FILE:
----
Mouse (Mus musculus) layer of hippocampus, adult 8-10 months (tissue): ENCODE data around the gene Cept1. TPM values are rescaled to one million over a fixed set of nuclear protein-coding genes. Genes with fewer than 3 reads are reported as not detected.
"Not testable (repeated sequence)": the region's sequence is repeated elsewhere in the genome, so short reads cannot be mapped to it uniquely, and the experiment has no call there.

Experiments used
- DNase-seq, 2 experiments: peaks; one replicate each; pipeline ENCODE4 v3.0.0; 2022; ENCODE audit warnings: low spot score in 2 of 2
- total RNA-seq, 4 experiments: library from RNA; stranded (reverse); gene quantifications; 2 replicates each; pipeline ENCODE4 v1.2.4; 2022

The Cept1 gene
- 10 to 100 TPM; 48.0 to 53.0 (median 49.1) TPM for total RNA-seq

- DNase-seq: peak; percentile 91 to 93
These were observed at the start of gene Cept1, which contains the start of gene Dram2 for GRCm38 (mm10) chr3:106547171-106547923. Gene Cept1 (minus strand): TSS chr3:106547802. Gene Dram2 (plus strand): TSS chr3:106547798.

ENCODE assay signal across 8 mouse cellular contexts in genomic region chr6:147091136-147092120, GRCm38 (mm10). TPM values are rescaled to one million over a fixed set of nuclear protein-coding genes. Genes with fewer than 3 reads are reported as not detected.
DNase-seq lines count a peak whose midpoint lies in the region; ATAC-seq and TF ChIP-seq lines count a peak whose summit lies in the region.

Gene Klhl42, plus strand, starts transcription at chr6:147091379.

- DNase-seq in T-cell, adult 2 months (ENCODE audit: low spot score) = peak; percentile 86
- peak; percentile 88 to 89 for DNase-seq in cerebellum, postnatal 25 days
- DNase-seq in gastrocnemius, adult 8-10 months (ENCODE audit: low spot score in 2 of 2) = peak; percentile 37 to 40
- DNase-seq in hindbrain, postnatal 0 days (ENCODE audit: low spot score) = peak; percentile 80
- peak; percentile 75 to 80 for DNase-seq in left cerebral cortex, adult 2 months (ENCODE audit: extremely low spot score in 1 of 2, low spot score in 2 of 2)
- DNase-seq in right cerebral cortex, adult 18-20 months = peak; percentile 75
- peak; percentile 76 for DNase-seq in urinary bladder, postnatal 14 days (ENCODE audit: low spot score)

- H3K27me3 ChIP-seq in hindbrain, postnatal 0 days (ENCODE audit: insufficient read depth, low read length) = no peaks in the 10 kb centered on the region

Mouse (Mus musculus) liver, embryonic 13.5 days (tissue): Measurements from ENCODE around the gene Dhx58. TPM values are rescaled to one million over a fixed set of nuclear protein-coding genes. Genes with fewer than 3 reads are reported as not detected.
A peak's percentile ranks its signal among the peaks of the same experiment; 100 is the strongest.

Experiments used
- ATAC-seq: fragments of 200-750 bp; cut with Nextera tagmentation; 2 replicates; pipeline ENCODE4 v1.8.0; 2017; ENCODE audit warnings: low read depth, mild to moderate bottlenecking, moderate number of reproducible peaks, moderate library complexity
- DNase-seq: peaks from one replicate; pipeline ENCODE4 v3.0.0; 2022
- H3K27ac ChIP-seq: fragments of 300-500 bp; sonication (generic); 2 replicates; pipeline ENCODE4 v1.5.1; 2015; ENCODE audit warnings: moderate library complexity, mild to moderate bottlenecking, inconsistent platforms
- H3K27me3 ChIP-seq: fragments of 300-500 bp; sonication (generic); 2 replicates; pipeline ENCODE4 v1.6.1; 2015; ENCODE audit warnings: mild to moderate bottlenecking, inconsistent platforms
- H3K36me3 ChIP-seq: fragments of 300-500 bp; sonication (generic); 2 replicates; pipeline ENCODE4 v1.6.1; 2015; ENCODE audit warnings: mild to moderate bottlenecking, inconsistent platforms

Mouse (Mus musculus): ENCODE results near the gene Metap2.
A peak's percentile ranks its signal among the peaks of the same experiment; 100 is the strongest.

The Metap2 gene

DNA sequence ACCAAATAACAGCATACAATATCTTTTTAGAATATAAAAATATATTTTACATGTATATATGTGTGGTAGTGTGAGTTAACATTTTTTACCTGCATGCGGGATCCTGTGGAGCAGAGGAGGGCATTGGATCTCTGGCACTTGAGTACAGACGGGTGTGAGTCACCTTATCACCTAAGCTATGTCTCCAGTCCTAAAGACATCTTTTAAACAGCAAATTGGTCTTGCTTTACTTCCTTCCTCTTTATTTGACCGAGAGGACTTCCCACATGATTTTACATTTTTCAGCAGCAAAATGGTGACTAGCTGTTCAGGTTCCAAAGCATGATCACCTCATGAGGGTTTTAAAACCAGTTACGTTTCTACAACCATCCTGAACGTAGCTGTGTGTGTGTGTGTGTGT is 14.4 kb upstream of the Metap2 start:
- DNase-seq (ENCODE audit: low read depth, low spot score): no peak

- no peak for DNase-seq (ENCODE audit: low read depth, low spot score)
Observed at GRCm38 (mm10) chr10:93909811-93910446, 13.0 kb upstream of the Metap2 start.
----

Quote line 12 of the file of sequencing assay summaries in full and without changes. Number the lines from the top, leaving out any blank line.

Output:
Gene Klhl42, plus strand, starts transcription at chr6:147091379.